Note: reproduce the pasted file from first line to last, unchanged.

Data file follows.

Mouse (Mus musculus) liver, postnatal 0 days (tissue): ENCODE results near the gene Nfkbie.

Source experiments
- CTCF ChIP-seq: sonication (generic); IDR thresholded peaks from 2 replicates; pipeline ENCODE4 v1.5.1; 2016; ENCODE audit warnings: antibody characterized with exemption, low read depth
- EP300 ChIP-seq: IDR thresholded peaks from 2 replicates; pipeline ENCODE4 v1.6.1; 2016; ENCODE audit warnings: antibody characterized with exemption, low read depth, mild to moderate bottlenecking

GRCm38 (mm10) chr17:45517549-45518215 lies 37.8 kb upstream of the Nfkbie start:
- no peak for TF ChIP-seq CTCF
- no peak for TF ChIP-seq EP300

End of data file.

Mouse (Mus musculus) liver, postnatal 0 days (tissue): ENCODE results near the gene Nfkbie.

Source experiments
- CTCF ChIP-seq: sonication (generic); IDR thresholded peaks from 2 replicates; pipeline ENCODE4 v1.5.1; 2016; ENCODE audit warnings: antibody characterized with exemption, low read depth
- EP300 ChIP-seq: IDR thresholded peaks from 2 replicates; pipeline ENCODE4 v1.6.1; 2016; ENCODE audit warnings: antibody characterized with exemption, low read depth, mild to moderate bottlenecking

GRCm38 (mm10) chr17:45517549-45518215 lies 37.8 kb upstream of the Nfkbie start:
- no peak for TF ChIP-seq CTCF
- no peak for TF ChIP-seq EP300